How to let the compiler know that a global variable is type-stable for duration of function

I’m trying to run a simulation on a process where a process stream can contain various chemical components. For example, ethanol (C2H5OH) and water (H2). There’s a lot of places in the simulation where it makes sense to have things sitting in vectors that can be indexed by these components. For example

stream.massFlows[ indexer[:C2H5OH] ]
stream.densities[ indexer[:C2H5OH] ]

As we progress in modelling, these components can change, but they change very rarely. As I plan to have this running on a server, it would be nice if I could change these components without having to completely reload Julia. So the indexer becomes a global “nearly constant” variable (and is definitely constant for the duration of any function execution that uses it). This is pretty performance-sensitive as these references will happen inside an optimizer.

I tried using a NamedTuple as a constant, but if I change the indices, the actual type changes which is not allowed (I’d have to reload Julia). Ideally, all a change in the indexer would do is compile new methods for functions that use the indexer. However, I don’t want to be explicitly passing the indexer as an argument all the time.

So among the options I know of, I have:

(1) Global variable INDEXER that consists of named tuples (name to index) and use it in a function. I’ve heard this is inefficient, because the optimizer has trouble with it. Is it because the function that uses a global variable recompiles a new method if the type changes? If that’s the case, that’s what I want. INDEXER will maintain the same type during the execution, but it may change between executions.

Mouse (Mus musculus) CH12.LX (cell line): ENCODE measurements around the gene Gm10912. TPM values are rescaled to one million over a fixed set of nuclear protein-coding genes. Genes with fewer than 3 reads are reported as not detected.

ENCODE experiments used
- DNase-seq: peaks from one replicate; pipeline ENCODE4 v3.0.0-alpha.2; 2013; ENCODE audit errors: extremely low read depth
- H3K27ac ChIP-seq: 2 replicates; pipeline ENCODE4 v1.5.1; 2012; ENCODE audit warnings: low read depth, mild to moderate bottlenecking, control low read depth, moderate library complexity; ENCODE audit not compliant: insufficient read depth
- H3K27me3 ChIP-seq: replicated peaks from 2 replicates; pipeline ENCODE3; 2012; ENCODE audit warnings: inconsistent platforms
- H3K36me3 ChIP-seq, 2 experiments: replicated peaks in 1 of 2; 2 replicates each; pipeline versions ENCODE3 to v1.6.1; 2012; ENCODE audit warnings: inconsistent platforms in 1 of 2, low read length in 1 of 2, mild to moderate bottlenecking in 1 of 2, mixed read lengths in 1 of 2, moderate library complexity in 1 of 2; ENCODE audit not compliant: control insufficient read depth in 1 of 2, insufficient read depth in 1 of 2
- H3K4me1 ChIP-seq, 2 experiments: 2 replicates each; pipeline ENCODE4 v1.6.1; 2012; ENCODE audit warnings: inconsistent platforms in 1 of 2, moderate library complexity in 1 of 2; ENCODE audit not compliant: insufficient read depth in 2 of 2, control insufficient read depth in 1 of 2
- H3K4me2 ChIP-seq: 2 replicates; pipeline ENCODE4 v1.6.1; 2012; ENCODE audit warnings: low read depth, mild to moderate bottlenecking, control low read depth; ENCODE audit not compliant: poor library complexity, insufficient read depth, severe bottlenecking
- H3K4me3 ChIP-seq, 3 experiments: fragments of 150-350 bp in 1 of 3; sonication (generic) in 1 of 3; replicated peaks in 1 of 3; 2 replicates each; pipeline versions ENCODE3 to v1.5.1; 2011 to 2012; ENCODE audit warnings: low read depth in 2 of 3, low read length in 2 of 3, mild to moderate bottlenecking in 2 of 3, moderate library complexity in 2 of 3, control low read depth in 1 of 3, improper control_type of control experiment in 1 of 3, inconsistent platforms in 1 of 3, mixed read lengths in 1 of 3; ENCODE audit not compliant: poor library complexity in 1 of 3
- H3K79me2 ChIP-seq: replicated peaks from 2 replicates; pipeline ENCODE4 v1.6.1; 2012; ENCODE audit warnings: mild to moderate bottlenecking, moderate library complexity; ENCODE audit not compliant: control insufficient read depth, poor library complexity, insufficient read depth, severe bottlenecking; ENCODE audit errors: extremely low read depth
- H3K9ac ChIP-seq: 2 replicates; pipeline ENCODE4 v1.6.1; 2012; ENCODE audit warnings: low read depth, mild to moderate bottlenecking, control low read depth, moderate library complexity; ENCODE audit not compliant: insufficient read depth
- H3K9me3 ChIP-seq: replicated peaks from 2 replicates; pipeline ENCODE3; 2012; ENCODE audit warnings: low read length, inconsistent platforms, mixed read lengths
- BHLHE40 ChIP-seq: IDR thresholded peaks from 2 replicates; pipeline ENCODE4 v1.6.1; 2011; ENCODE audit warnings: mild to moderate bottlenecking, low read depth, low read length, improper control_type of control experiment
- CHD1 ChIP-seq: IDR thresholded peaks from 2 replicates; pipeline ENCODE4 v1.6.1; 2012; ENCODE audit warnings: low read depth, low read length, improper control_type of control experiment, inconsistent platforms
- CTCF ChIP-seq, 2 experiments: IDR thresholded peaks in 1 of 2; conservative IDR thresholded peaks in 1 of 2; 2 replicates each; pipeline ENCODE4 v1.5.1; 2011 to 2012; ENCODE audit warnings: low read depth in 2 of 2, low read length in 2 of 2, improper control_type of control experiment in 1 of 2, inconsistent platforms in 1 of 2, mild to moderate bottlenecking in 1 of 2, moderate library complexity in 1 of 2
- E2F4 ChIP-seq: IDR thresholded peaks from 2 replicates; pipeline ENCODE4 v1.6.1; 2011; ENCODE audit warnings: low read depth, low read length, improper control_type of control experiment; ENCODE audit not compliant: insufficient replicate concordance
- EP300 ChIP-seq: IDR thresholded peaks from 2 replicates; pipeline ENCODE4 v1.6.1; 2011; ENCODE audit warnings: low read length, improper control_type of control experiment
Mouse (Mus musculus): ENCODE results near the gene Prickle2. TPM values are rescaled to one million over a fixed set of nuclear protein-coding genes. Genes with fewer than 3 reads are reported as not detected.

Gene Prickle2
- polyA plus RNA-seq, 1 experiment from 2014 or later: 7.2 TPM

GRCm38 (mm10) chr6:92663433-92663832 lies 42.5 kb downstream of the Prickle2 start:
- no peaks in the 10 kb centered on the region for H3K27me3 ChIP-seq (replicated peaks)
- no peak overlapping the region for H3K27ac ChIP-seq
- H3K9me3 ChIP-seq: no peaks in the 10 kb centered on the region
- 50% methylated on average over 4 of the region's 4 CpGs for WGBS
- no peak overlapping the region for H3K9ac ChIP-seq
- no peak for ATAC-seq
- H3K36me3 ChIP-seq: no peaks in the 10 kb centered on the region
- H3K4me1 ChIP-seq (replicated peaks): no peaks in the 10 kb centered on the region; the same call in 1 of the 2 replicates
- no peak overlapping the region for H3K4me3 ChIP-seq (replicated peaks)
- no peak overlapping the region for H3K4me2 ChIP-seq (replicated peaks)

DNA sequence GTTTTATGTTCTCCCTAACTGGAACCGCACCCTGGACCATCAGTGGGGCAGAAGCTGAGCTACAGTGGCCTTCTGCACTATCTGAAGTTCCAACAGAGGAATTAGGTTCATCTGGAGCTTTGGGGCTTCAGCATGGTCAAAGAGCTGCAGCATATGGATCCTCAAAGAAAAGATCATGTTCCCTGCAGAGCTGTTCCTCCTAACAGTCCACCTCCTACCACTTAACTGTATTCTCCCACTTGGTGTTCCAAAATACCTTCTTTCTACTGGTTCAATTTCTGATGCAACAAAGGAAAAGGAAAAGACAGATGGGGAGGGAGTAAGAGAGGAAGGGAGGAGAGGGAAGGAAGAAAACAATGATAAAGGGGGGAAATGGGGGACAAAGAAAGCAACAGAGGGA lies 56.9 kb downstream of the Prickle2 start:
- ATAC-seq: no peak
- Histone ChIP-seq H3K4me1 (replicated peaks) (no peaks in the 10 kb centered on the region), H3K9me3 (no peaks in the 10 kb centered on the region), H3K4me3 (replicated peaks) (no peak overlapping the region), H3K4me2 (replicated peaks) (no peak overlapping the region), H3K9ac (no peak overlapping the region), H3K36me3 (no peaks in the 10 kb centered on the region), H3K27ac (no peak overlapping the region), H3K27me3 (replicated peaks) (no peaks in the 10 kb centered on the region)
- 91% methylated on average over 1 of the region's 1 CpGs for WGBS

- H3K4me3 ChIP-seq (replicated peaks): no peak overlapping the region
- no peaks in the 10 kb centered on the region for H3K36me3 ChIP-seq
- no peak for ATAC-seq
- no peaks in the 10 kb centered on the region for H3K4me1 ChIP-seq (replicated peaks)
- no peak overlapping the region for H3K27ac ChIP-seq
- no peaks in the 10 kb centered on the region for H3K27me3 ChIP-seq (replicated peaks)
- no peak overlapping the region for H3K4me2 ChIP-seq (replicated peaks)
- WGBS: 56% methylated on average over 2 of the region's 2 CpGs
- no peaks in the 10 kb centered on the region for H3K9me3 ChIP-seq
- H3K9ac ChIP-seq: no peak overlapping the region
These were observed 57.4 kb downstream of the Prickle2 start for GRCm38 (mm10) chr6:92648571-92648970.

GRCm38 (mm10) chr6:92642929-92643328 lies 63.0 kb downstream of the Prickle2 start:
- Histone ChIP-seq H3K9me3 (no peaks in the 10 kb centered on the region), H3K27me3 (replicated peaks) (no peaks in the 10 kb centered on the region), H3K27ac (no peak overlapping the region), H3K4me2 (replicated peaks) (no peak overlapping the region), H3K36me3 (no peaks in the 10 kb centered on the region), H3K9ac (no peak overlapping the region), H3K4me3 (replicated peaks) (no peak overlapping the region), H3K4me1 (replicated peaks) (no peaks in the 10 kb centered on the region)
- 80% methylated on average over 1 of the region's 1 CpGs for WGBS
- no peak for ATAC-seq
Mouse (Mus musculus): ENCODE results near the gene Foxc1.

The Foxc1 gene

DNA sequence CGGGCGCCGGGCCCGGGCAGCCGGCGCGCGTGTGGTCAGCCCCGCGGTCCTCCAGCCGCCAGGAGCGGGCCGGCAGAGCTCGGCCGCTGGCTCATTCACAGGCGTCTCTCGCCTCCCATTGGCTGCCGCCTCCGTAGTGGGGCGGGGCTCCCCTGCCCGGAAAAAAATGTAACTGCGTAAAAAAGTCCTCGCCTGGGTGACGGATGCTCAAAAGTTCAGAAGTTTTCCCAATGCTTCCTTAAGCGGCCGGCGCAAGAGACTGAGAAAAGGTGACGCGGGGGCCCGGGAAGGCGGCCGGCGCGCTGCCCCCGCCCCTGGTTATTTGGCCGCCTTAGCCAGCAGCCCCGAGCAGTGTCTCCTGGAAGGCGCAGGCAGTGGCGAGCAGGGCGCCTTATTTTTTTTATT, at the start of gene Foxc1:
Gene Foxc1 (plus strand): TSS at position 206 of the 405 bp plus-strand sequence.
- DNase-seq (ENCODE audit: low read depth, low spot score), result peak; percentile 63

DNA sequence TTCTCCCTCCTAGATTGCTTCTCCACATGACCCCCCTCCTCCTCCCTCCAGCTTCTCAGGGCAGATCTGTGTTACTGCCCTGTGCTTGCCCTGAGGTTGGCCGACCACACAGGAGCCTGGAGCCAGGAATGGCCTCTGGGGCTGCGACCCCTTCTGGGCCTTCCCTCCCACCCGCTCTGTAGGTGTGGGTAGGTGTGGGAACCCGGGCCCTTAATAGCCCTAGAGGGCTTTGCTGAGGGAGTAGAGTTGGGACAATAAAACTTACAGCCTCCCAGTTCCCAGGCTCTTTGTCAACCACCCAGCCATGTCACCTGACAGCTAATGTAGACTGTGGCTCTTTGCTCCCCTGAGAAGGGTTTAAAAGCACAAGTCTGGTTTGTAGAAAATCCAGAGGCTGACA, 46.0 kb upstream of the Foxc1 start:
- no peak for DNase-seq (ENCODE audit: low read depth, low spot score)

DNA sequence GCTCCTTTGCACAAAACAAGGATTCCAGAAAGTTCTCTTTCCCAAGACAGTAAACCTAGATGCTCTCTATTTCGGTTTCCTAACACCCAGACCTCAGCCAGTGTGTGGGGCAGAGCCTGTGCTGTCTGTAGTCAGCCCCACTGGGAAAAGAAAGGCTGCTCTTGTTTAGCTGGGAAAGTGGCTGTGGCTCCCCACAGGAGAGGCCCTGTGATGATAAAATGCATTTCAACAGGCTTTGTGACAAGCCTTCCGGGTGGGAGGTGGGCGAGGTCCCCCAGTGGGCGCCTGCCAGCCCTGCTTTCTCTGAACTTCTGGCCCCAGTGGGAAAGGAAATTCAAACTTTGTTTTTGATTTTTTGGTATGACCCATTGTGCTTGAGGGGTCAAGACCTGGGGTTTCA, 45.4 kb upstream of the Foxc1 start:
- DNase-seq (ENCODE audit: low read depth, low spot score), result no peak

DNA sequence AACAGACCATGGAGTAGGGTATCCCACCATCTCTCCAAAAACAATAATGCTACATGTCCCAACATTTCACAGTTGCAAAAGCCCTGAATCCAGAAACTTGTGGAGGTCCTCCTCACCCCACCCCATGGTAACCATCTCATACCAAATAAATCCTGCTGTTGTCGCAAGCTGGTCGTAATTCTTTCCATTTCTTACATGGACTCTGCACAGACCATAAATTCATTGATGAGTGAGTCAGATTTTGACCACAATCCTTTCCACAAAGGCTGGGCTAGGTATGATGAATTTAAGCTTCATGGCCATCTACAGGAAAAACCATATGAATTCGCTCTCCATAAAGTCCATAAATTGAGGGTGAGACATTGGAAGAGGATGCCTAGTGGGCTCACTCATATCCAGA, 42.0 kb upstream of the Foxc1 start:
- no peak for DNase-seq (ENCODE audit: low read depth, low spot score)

(2) Global variable INDEXER passed as an optional named argument
myfunc(...; indexer=INEXER)
Does a change in INDEXER type cause multiple dispatch to create a new method like I want? Is this the only way to get this behavior?

(3) Global constant dictionary INDEXER that consists of symbols and Integer indices. I heard this could be pretty inefficient if you’re just looking at a small set of variables (which I am).

(4) Global constant list COMPONENTS that merely contains list symbols and at the beginning of every function I write " indexer = NamedTuple{COMPONENTS}(1:length(COMPONENTS)) "

I’m thinking that Option (2) is probably the most performant if it works. Are there any other (potentially better) options I might consider? Is Option (2) the “Official” Julia way of handling a global variable that doesn’t change type (or values for that matter) within a function execution?

I usually make use of for this purpose. I’m not entirely sure how it works with your dynamically changing indices, but it might be worth checking out.

I would use something like this, but it has to sit inside another object with concrete types. Life is simpler in this case if you simply place arrays in these fields and abstract-out the named indexing only to the places where you actually need it. Most of the time, I can get by with plain arrays, but I’ll definitely need named indexing if I’m dealing with chemical reactions and I’m trying to work through some separation process too to see if I can get by without.

Pass it to a function which then gets a concrete type (effectively a function barrier). Sketch:


function do_stuff(x)

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Another trick is to use const Ref(value)


It could be a good practice to mark every global binding constant, where mutable globals can be achieved with what @baggepinnen showed. Function and struct definitions are themselves constant.

On the other hand, a non-constant global variable may be particularly rare in practice. It may be hard to see a program that requires a global binding which needs to change later.

Basically, Option (2) is a fancy version of the “function barrier” solution you mentioned. I think it’s the option I’m going to go with.